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How did they cook fish and bread over a charcoal fire in the first century (John 21:9)?

When they got out on land, they saw a charcoal fire in place, with fish laid out on it, and bread. (John 21:9, ESV)

Ὡς οὖν ἀπέβησαν εἰς τὴν γῆν βλέπουσιν ἀνθρακιὰν κειμένην καὶ ὀψάριον ἐπικείμενον καὶ ἄρτον. (John 21:9, NA27)

Today on a charcoal fire, we might use a metal grill, aluminum foil, skewer, or metal frying pan. The wording in John 21:9 doesn’t sound like Jesus used a wooden skewer, but sounds like he put the fish directly on the coals. It doesn’t seem like that would work with bread. Do we have any literature or archaeological evidence on how they cooked fish and bread on a charcoal fire in the first century?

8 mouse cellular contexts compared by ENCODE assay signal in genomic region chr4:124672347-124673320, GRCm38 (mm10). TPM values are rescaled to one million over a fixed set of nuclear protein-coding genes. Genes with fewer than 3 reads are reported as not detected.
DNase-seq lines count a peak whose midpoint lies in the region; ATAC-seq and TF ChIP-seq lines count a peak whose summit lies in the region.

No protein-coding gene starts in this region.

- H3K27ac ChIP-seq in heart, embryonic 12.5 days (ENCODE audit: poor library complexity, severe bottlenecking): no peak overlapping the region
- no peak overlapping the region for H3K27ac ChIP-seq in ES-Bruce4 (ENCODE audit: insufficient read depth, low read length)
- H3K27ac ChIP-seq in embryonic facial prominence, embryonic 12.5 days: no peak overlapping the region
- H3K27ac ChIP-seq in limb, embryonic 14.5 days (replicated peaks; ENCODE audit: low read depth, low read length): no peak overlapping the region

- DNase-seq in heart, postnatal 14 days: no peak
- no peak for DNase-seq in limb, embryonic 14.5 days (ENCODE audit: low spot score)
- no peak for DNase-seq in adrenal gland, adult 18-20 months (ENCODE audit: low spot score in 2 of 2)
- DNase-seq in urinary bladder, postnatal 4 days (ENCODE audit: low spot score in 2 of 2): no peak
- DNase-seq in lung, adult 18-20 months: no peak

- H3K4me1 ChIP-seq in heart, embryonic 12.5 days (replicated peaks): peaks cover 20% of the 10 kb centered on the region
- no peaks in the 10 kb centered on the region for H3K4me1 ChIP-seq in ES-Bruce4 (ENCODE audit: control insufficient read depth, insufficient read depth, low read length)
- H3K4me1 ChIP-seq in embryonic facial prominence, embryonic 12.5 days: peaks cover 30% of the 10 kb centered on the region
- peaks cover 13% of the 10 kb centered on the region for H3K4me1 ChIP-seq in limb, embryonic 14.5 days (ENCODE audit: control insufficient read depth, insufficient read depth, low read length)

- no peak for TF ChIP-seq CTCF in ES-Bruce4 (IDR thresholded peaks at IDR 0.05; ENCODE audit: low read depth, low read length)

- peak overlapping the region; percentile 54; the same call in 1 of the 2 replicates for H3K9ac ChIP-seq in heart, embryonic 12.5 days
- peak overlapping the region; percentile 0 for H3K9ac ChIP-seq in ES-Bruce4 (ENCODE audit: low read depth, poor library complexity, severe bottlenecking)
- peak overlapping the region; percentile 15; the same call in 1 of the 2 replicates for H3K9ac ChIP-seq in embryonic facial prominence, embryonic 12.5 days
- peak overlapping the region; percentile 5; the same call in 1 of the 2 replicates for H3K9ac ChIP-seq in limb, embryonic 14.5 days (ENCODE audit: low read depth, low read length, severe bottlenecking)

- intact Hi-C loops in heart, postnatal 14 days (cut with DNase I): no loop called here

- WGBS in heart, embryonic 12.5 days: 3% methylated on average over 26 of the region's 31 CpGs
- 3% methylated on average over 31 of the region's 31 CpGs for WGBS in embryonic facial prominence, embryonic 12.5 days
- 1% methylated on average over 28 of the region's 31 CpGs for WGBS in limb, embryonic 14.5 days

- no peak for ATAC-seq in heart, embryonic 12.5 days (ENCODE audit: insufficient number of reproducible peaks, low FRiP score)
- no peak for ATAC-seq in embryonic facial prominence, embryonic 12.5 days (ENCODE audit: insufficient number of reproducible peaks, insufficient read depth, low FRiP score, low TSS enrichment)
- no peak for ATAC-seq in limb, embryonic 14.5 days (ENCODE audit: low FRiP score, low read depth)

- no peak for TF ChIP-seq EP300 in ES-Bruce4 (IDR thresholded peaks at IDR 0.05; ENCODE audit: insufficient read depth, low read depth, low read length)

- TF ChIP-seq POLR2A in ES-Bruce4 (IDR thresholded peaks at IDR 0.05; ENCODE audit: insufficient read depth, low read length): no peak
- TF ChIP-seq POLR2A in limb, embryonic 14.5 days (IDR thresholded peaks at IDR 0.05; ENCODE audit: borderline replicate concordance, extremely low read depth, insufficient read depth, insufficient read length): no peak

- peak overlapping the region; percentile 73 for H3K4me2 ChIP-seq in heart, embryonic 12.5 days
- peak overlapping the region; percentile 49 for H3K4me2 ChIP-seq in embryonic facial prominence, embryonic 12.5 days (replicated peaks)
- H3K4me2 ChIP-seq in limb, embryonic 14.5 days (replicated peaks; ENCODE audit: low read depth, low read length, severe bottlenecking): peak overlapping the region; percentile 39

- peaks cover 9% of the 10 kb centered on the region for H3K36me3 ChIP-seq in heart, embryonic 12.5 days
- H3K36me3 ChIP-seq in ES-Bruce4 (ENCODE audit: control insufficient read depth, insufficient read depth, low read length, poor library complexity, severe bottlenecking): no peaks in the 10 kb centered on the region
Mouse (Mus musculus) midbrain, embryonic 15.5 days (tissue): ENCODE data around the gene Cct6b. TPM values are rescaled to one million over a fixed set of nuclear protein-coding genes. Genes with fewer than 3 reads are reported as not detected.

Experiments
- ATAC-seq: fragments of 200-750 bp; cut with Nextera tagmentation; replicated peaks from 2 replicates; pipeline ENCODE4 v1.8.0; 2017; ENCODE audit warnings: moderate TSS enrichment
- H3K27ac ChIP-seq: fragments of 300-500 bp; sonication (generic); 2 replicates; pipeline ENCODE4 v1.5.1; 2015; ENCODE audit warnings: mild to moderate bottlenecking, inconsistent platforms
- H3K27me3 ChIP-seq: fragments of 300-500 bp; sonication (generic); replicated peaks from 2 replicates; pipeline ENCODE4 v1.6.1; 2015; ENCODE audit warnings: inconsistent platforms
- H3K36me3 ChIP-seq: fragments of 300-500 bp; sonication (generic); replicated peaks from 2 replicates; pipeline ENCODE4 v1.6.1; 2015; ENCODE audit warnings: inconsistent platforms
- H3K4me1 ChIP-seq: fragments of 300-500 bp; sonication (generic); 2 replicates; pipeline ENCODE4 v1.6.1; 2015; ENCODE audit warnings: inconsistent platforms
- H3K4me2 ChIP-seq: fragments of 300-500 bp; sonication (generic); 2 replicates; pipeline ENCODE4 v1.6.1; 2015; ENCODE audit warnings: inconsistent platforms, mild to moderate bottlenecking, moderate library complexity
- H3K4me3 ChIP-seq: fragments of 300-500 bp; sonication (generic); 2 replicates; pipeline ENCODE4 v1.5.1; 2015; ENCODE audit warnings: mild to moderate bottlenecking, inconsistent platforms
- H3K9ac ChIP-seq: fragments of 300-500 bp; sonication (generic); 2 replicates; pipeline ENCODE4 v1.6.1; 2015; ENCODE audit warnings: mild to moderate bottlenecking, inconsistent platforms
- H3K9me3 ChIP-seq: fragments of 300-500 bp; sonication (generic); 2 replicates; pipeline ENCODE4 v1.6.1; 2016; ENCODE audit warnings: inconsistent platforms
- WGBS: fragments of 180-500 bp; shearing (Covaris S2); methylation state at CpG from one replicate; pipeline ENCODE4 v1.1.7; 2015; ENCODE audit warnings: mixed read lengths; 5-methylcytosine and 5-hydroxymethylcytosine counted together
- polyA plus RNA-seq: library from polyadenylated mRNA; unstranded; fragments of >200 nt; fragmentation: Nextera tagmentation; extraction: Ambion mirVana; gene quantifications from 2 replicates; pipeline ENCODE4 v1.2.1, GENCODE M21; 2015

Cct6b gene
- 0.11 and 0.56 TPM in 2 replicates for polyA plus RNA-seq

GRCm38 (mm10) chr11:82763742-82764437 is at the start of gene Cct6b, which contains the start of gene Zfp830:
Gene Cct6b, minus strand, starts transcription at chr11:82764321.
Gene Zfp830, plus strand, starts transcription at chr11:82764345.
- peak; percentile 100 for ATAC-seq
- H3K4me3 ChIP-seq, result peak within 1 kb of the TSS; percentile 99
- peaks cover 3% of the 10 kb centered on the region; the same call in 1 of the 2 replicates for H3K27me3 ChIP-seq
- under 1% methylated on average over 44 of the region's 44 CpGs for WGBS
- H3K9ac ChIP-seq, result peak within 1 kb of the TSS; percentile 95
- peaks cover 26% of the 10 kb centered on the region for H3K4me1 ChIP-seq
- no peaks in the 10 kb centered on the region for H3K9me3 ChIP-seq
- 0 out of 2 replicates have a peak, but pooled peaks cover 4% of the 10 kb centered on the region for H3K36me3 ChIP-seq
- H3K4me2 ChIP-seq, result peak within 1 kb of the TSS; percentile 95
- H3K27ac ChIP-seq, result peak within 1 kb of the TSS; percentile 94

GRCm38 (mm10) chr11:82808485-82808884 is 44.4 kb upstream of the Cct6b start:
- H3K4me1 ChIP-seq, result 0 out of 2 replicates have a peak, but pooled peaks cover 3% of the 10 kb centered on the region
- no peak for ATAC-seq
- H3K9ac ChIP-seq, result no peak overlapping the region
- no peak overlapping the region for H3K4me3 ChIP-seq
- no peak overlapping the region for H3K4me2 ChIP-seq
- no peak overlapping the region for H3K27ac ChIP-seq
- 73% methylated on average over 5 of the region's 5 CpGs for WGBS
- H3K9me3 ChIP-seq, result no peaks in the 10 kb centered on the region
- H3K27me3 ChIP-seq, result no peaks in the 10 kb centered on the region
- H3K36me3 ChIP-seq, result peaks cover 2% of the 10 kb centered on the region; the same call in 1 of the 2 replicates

• Those who arrived on the shore observed the fire being set and the fish being laid upon it ... and bread. The bread wasn't being cooked, it was simply seen to be there, i.e. bought or brought. – enegue Nov 19 '18 at 0:49
  • Ist century technology certainly had grills, nails and numerous other metal objects - so I do not see the problem here. The fish may have been on a wooden spit but more likely was in a pan or grill – Mac's Musings Nov 19 '18 at 6:09
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    The skin of a fish allows you to cook the fish right on the fire, I believe. Fish cook almost instantly. Also, I think charcoal is simply the carbon left over when you heat wood without burning it up. Sort of like vaping. – Ruminator Nov 19 '18 at 12:05
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Often, when I go to the beach in parts where lots of people have already been, I see the remains of fires and often people have left the artefacts - a metal grille, a metal fork, a few coals. Maybe the stuff was already scattered around the shore.